Saint Martin hosted the Heineken Regatta and we partook in some of the party after watching hundreds of sailboats on the horizon racing to the finish line. Mike and Dana made us so many great meals and their company was excellent. Even the cat crew was looking for them after we had to dinghy them back to the airport. We had a lot of laughs and a great time together. I have a strong feeling that we’ll be seeing them again on this voyage.
We’re now sitting on anchor in Baie Grand Case on the north side of St. Martin. We decided to meander this way and take in the Tuesday night street festival that takes place here. We weren’t disappointed. The music, street food, and arts and craft booths were all stunning. The dinghy dock was a mess, though, and the Gendarmerie patrolling in their full swat team garb reminded us that we still have to be on guard and always vigilant.
Saint Martin isn’t the safest island that we’ve visited. We must lock the dinghy when we come to shore. We’ve installed mast lighting to light up the entire deck on the boat to deter thieves from boarding us. I wandered off on my own one afternoon and had a much too amorous man approach me, speaking in French, grab me from behind and move his hands up my body. I do not wander alone since that encounter. Saint Martin also isn’t the cleanest island we have visited. Nobody is in the habit of picking up their dog’s excrement and the animal poop isn’t the only smell of bodily functions on the streets. I’ve witnessed men relieving themselves on the sidewalks. The Dutch side of the island isn’t better. There is garbage in the streets and a canal of sewage that goes straight into the bay.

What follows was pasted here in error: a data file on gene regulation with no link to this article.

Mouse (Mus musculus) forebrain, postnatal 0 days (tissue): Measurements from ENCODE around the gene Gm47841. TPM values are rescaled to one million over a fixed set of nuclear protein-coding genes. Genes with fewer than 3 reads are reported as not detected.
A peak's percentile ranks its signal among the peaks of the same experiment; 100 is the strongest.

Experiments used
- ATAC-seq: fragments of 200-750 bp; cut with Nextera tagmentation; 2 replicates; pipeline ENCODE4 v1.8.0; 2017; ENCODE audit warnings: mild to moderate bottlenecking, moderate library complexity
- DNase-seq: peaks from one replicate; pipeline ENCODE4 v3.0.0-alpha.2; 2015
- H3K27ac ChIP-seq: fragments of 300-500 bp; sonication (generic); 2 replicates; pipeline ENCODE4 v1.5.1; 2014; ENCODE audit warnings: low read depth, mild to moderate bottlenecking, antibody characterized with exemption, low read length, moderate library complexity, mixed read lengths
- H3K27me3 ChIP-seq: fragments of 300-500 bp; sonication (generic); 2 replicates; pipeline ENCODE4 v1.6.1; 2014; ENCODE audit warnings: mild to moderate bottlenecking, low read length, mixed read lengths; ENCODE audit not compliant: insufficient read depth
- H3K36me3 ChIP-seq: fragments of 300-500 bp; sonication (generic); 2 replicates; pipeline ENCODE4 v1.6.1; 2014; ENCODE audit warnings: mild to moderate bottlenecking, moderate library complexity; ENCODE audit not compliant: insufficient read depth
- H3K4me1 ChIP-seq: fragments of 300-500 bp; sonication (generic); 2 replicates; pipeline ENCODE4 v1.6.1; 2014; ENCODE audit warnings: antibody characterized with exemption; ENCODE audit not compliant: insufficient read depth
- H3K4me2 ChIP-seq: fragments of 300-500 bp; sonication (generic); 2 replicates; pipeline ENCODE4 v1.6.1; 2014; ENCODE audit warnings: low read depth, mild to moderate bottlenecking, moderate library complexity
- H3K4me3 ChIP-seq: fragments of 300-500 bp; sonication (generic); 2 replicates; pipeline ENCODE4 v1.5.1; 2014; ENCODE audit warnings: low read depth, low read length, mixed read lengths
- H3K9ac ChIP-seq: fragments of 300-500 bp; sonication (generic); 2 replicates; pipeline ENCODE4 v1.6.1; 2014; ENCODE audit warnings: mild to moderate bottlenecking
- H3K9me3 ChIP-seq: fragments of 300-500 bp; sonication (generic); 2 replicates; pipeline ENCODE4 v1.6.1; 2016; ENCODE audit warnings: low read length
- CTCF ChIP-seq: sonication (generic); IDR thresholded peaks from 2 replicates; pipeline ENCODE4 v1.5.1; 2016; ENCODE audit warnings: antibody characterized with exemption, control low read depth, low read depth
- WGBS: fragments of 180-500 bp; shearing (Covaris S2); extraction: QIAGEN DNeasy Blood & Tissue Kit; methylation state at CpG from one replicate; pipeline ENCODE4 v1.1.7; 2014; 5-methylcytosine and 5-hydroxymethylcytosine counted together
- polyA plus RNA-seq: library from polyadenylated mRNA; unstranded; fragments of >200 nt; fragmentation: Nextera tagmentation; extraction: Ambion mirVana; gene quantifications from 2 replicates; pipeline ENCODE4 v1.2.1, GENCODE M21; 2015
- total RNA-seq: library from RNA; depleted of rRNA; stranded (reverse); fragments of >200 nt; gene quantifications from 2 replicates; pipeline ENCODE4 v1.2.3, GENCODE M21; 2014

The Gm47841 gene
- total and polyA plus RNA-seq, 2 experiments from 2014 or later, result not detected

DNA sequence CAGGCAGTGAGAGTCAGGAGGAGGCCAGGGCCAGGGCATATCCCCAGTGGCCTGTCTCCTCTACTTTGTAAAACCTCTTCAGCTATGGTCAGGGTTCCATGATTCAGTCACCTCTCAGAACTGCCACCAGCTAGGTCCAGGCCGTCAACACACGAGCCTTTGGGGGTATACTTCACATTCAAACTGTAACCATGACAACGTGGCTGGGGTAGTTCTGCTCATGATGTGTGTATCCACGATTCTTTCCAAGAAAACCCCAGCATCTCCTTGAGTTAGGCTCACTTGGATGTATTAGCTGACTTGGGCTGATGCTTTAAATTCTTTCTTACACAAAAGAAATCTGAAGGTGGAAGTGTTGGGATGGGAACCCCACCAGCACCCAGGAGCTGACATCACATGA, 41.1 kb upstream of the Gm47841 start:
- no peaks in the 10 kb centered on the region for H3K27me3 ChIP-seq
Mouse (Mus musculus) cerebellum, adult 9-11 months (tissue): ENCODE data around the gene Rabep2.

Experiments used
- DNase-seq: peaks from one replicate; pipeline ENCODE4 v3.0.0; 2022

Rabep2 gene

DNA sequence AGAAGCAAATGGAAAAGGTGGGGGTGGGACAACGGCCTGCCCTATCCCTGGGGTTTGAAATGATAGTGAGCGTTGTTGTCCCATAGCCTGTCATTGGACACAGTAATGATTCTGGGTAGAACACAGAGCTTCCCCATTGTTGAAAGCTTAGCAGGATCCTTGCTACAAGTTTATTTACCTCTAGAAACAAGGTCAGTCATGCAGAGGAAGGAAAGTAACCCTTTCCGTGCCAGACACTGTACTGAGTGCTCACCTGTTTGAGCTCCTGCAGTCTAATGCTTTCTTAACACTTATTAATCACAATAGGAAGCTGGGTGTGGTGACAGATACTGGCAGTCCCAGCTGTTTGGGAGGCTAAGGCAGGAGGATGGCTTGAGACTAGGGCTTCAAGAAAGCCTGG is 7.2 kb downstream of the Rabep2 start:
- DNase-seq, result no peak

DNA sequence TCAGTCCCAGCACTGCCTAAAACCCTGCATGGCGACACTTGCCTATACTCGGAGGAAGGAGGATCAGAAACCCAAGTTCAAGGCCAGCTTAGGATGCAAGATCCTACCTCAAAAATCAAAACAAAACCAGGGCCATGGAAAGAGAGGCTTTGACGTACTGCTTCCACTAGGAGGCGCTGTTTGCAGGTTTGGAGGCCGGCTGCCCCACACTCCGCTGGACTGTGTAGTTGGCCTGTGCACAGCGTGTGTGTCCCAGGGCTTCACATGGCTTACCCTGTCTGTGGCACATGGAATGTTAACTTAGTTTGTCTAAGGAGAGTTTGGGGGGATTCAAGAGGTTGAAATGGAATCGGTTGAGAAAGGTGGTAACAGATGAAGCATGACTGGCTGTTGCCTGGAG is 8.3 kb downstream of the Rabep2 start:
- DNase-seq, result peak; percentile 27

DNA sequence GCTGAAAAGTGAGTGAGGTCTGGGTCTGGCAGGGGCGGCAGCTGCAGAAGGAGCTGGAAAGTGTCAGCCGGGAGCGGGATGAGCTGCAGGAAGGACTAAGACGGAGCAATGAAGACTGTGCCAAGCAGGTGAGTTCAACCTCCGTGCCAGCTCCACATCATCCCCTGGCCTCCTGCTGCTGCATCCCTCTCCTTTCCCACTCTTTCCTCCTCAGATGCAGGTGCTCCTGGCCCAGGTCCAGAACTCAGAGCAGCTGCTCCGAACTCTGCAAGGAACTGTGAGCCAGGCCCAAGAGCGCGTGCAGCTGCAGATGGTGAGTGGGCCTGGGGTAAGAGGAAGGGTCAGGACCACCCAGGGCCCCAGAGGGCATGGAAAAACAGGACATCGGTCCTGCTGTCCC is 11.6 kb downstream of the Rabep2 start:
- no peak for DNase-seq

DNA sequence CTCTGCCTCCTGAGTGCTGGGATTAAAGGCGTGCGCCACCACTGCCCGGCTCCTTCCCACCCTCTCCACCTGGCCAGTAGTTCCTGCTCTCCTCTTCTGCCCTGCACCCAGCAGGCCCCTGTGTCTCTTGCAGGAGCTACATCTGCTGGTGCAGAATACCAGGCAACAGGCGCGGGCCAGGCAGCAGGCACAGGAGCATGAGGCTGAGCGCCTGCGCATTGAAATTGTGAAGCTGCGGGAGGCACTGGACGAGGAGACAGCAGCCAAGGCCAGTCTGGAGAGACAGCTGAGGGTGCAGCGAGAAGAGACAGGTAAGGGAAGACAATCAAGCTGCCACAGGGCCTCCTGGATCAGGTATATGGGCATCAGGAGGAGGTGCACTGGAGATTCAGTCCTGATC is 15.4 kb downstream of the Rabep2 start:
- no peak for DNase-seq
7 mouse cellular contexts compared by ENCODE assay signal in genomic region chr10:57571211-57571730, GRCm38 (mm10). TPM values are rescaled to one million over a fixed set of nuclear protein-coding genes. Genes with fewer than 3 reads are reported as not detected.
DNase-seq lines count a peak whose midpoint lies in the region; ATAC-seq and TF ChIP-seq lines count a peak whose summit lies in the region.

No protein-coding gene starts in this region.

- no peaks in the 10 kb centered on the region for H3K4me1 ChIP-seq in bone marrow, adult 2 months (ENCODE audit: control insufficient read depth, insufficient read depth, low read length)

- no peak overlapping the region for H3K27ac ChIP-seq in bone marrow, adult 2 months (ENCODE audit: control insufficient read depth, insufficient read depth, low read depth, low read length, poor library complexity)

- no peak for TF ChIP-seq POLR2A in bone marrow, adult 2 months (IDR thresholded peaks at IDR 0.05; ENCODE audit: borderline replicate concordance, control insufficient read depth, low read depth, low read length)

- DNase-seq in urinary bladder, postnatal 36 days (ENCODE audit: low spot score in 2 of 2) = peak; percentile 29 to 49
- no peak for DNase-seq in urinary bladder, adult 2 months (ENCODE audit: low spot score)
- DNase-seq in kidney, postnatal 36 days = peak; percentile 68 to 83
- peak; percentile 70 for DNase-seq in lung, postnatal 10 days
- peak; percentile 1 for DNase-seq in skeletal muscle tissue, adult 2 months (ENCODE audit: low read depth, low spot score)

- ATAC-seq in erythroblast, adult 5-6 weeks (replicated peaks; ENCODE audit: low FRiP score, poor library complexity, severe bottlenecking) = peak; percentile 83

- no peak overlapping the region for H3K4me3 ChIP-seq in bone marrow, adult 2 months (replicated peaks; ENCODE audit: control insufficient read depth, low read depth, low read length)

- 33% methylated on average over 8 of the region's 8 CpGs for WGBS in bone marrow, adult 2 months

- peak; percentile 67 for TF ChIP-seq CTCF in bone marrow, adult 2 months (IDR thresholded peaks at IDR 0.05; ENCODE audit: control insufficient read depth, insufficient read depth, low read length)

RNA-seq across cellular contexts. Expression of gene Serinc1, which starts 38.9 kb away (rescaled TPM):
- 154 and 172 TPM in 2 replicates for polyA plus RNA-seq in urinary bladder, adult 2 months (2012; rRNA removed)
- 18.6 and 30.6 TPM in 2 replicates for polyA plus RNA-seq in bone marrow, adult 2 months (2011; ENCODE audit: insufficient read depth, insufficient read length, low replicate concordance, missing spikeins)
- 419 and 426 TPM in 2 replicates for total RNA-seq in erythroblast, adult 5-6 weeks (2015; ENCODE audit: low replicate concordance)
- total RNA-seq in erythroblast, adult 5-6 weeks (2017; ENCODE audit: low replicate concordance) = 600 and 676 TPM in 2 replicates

In Simpson Bay, where we have not anchored but have dinghied through, there is a stench that makes for the urge to take a long, hot shower when returning to the boat. There are also these huge globs of green, snot looking things floating in the Bay. I don’t know what they are. I don’t think I want to know. Many decrepit boats can be found in the lagoon and we shake our heads as we dinghy past them knowing that there are people living aboard these boats that haven’t moved in a very long time. Rusted commercial vessels half sunk and barnacle ridden are sitting and rotting. It’s just not what one would imagine from a bustling port of entry into the Caribbean.